(Yonhap Interview) Kang Kang-hoon’s portrait saga: life seen through his daughter, cotton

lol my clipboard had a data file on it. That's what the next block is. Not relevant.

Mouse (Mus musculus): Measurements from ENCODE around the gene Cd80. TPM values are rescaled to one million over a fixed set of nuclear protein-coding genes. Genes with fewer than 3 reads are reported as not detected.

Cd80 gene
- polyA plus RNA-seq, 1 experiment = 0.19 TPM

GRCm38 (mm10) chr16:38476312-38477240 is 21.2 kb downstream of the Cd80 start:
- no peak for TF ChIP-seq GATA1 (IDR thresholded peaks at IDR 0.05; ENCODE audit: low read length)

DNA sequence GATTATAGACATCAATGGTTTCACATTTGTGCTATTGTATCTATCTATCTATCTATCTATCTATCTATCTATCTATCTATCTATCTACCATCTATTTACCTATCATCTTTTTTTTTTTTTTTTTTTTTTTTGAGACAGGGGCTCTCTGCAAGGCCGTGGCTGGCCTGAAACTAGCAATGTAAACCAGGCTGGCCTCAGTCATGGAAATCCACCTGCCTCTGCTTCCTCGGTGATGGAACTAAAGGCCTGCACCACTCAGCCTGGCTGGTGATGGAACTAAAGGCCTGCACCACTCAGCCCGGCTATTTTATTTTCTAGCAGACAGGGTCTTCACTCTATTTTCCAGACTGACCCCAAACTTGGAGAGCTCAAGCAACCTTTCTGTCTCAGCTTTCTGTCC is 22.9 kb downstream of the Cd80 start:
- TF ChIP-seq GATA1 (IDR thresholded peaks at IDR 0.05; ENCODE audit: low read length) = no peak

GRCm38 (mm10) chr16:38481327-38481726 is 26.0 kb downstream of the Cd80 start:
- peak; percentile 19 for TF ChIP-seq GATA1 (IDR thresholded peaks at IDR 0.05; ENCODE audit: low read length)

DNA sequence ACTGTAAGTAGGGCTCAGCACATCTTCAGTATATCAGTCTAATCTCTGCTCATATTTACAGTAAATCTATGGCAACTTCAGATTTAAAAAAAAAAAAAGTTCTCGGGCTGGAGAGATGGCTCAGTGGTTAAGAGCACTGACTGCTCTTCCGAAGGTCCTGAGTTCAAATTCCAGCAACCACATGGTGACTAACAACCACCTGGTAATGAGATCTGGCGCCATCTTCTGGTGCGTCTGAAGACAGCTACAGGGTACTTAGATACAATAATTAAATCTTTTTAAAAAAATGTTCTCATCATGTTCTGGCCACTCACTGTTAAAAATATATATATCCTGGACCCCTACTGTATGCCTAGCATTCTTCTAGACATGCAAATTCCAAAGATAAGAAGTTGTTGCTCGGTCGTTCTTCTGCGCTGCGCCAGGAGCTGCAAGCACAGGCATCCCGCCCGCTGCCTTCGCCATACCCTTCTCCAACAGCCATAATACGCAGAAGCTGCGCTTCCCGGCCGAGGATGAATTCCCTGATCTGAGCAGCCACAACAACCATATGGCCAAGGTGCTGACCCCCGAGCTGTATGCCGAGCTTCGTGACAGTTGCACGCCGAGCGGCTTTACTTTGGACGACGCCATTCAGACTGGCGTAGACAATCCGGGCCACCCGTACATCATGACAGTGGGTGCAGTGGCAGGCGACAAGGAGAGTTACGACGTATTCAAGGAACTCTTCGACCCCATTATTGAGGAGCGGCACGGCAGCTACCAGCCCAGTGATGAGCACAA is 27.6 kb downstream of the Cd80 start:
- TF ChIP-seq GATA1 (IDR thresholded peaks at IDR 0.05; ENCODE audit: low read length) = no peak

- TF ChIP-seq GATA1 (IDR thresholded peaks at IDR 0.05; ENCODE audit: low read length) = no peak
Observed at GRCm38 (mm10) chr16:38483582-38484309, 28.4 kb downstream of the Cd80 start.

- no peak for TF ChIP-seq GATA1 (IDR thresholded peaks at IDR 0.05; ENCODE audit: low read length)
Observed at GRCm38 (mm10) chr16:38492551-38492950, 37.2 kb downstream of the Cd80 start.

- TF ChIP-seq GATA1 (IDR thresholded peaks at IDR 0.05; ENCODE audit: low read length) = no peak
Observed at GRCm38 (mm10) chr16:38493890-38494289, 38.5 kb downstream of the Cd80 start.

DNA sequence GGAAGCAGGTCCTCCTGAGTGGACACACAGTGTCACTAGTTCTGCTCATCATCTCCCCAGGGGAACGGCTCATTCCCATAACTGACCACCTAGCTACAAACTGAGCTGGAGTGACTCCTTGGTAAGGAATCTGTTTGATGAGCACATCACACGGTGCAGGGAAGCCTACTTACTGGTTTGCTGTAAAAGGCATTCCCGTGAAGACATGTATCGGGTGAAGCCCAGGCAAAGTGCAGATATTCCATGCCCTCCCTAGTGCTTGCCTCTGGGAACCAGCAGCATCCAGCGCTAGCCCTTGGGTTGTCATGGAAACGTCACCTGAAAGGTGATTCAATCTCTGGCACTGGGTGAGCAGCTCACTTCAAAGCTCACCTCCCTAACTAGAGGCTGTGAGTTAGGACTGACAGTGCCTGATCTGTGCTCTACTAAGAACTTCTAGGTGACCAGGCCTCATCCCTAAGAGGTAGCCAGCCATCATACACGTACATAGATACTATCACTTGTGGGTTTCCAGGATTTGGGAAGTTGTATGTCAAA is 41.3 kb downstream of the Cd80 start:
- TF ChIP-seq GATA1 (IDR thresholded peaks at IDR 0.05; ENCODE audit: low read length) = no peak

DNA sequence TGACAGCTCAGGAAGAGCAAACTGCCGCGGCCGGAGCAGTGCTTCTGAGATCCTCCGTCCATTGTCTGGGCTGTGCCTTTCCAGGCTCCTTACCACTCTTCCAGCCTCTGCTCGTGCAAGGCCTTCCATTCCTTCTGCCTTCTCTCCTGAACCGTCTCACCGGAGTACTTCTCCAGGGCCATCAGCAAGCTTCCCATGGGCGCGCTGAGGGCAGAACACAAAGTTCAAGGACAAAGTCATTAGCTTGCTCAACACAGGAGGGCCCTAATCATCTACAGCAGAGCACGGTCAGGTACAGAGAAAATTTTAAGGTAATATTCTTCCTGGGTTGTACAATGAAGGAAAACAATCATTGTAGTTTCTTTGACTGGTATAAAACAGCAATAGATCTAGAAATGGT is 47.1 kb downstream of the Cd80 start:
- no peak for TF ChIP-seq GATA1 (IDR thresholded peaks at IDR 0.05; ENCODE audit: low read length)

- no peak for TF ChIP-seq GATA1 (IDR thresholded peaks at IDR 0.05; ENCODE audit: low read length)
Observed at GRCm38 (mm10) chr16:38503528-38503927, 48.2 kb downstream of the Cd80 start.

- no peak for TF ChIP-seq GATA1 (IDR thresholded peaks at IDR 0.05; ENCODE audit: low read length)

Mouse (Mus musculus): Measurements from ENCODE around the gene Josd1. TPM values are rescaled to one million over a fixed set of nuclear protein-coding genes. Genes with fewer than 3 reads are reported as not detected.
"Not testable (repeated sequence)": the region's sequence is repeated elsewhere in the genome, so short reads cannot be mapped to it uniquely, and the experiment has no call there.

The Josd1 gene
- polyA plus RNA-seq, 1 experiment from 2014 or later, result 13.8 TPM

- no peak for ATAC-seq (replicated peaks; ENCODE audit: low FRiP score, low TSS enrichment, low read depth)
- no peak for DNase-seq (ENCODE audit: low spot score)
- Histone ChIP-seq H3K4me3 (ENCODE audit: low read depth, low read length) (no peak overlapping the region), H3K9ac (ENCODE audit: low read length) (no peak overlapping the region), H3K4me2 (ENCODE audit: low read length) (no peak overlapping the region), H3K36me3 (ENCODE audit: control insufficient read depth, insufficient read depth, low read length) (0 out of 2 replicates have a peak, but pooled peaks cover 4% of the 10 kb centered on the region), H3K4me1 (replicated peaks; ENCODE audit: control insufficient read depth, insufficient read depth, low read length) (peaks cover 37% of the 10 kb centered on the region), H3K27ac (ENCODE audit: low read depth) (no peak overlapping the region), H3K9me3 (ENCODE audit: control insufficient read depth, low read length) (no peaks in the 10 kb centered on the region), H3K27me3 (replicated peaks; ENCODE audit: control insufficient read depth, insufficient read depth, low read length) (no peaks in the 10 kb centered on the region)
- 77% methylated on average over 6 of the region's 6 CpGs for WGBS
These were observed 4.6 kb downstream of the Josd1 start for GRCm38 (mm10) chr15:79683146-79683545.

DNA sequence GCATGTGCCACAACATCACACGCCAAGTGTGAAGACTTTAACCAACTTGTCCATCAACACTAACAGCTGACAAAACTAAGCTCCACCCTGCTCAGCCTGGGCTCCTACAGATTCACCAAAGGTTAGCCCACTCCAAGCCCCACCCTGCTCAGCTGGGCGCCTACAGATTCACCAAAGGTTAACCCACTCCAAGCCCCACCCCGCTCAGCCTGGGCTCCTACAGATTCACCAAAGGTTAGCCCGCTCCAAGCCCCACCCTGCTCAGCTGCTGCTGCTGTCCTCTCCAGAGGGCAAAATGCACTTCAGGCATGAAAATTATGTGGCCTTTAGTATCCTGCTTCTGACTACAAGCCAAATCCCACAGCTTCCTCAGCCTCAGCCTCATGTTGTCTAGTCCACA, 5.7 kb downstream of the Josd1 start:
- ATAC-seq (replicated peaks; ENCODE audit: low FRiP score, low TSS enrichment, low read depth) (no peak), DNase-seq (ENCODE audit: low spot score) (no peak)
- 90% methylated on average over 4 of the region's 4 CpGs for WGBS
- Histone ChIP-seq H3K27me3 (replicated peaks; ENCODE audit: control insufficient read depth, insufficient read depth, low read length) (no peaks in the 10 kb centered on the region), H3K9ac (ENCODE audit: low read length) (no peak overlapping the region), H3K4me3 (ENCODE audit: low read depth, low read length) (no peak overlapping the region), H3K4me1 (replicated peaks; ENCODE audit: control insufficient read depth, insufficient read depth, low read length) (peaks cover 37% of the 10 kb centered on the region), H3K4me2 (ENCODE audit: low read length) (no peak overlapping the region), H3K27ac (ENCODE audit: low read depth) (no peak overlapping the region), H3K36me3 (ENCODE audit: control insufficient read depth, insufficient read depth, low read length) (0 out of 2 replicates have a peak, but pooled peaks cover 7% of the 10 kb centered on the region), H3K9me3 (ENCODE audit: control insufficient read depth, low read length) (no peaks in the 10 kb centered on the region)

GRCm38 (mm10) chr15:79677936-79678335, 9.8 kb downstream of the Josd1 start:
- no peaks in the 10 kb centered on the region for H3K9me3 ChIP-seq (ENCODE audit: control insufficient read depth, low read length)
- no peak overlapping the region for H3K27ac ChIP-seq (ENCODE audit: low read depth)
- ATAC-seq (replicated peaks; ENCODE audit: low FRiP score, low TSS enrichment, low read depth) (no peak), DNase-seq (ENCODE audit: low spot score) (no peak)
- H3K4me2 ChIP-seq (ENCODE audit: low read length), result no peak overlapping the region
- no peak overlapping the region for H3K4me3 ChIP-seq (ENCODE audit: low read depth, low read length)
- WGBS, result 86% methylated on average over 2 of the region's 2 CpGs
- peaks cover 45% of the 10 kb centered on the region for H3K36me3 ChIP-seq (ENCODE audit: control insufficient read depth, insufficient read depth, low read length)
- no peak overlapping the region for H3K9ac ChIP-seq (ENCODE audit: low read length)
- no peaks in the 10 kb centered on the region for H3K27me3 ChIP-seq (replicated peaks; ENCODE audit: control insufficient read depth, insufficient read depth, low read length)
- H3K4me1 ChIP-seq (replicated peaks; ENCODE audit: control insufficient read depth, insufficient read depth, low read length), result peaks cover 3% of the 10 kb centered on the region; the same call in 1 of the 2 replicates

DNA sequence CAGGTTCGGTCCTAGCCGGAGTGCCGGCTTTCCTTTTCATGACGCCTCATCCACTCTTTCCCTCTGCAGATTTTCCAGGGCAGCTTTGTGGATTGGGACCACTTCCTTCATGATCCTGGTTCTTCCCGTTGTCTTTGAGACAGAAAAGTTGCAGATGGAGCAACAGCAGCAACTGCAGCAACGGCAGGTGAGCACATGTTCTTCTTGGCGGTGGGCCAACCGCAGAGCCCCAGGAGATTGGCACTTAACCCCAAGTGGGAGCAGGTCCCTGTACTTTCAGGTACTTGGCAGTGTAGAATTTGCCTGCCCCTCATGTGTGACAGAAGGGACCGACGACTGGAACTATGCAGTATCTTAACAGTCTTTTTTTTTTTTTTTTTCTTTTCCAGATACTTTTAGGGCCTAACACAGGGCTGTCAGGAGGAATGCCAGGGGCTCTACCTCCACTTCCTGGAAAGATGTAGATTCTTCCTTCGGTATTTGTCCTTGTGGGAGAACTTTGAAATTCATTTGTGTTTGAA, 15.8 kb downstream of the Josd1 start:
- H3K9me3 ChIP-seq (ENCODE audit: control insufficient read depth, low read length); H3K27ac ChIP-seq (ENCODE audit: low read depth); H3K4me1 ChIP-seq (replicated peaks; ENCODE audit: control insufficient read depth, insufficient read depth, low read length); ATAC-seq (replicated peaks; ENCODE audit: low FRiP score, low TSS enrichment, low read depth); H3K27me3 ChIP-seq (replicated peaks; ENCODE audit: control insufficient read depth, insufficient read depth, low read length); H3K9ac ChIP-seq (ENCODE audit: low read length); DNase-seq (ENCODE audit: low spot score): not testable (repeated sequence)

Giant portraits capture a girl looking back at the observer, exuding an ambiance of curiosity, ambiguity or even sorrow. These hyperrealistic paintings, featured at Art Busan, one of South Korea's largest art fairs, evoke various emotions in different viewers, exactly as painter Kang Kang-hoon intended. "The audience will perceive and feel whatever they do through their own past experiences," the artist told Yonhap News Agency during an interview at the BEXCO exhibition center in Busan, located 320 kilometers southeast of Seoul, on Friday. The artist endeavored to delve into the inner thoughts and emotions of his subject, tracing the emotional trajectory illustrated in the portraits. "Before engaging in a conversation with someone, it's impossible to judge them based solely on their appearance," he said. "Similarly, I find it unacceptable to portray a person superficially, even if I render them in meticulous detail, resembling a photograph." Kang is one of the main artists showcased in the Connect secti on, a special curation program of the annual art fair. Three of the paintings on display were unveiled to the public for the first time, largely due to their enormous size. When his daughter was born, he started to primarily paint her, believing that the child was a living being that "mirrors" himself. "Continuing to draw her portrait is like depicting my own life history as this archive ages," he said, adding that the work will be a testament to his living his life faithfully. Born in 1979, the artist has always been drawn to painting portraits. With few artists in the field from whom he could learn the skills, he almost taught himself. Since his mother's death in 2020, he experienced a change of heart. "I was devastated. It was really hard to overcome the loss," the artist said. One day, the image of cotton came to his mind, almost out of nowhere. As he couldn't shake off the image, he eventually decided to paint cotton to explore its origin. "It was a big breakthrough in terms of technique and materi al, considering that I had primarily painted portraits," he said. "I still don't quite understand why the image came to me, but it feels incredibly important and almost fateful." At his Connect booth, he showcased some of his key paintings created over the last few years, including portraits combined with paintings of cotton branches. "The white cotton bolls resembled me, while the shriveled and twisted remnants, such as the calyx and stems, brought to mind the presence of my hardworking parents," he said. "I am thrilled to showcase my paintings outside of my studio. Some of them have been hanging on the walls of my studio for four years," he said, expressing his excitement about participating in the special curation program. "However people feel, I hope they view the exhibition through their own experiences, but regardless, I hope they leave feeling somewhat refreshed." Source: Yonhap News Agency